The Tributary Mill has stood strong in the heart of Old Lyme since 1672. Originally used to grind grains such as corn and wheat, the mill often became referred to as Rooks Mill in honor of Edward Rooks, an American impressionist who was enthralled with the mill’s beauty, which has since been the subject of many paintings.
Purchased by Fran Tripp in 1981, her son Jim and his wife Sandra created the Tributary Mill Conservancy (TMC) that exists today from the original foundation. A nonprofit organization that strives to merge science and art through the conservation of the unique tributary ecosystem, the TMC has serviced its surrounding community in innumerable ways.
Operated by Jim, a carpenter, and Sandra, a high school chemistry teacher, as well as a variety of additional volunteers of all ages, the TMC works closely with a variety of environmentally oriented organizations such as the state Department of Energy and Environmental Protection (DEEP), Mystic Aquarium, and the Quebec-Labrador Foundation.
During the summer and fall seasons, the TMC focuses its energies on trapping and collecting data from snapping turtles by conducting blood tests, fecal tests, and collecting the leeches found on the turtles for further testing.
In addition, National Geographic recently donated a large number of cameras to put on the backs of the snapping turtles to further track them.
In the winter, the TMC turns its attention to hatching Atlantic salmon eggs given to them and regulated by the DEEP. An endangered species, the Atlantic salmon thrive in the unique ecosystem found at the TMC.
The highly efficient filtration system used by the TMC to hatch the eggs, which was engineered by Jim Tripp himself, has resulted in an 18 percent death rate for the eggs, significantly lower than the average 20 percent death rate. The eggs, once hatched, are then released into the surrounding Connecticut River tributaries.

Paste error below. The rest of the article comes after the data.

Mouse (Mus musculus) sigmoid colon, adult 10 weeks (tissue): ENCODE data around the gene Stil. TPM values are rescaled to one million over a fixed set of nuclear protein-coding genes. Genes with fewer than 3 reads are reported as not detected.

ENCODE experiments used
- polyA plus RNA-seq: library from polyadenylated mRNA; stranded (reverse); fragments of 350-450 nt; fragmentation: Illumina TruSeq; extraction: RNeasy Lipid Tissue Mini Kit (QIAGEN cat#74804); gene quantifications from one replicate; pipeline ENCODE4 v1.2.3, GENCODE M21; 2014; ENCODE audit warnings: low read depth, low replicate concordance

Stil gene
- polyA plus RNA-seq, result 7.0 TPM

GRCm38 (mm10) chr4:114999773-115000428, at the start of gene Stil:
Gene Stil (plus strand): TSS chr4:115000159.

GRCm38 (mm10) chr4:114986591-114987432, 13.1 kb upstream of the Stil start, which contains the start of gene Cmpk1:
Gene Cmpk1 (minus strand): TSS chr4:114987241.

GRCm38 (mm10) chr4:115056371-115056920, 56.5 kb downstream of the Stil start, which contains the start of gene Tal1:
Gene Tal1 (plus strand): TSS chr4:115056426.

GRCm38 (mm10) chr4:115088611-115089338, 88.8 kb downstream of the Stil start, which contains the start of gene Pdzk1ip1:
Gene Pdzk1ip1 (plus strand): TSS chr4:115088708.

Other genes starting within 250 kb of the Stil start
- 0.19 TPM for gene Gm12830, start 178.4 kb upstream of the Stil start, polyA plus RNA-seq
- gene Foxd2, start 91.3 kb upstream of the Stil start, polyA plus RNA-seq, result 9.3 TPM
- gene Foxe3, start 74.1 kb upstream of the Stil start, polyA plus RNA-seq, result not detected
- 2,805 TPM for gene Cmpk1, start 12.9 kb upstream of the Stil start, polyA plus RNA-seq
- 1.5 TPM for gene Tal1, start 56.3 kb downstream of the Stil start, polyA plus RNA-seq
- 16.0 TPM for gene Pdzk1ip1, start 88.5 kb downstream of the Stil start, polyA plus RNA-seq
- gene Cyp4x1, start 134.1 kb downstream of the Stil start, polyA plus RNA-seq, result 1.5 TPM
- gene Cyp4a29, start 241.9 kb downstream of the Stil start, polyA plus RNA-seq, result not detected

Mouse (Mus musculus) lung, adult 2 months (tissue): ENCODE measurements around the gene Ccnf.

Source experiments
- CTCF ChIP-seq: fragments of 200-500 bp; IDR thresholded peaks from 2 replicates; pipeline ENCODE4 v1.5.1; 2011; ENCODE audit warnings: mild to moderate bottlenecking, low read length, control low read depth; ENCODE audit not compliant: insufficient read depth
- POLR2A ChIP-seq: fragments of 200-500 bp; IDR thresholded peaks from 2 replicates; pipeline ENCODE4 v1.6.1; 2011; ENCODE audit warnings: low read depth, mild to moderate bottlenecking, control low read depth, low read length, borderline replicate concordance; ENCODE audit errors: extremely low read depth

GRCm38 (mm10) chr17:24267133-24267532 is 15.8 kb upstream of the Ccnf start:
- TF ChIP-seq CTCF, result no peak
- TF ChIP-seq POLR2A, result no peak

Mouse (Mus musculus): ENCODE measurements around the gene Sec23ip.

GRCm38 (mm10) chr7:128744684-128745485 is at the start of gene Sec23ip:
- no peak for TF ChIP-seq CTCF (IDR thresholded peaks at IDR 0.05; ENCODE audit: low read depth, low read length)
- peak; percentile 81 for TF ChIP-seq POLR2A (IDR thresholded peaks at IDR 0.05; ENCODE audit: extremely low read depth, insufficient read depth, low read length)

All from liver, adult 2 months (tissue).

In the spring, the TMC collects data on glass eels. Estimating the number of eels migrating up the Mill Brook as well as weighing trapped eels gives them valuable data, which they then send to the DEEP.
The Conservancy also focuses on educating and involving the community in their work. Along with offering tours for school groups ranging from elementary to high schoolers, the Conservancy also provides hands on learning opportunities for middle schoolers, high schoolers, and college students.
Old Saybrook High School seniors Ashley Bright and Tyler Clinton have been deeply impacted by their time at the preserve, which has inspired both of them to pursue careers in environmental science and engineering.
Ashley, who has been interning at the TMC since September, said, “I never expected to get so much out of a high school internship. I feel like I’ve been part of their family. It’s amazing that I’ve been able to do what I’ve done here as a high school student, and I know this experience is something I’ll always remember.”
Tyler, who has been interning at the TMC for two years, echoed Ashley’s sentiment, saying, “I have a second family here,” before going on to praise the kindness of Jim and Sandra Tripp. “They do this out of the kindness of their hearts. They really care about conserving the ecosystem and helping it thrive.”
Jim Tripp notes, “Our original goal was to make a prototype of a mill that could be emulated throughout the area because our location here on the river is such a great place to do wildlife work.”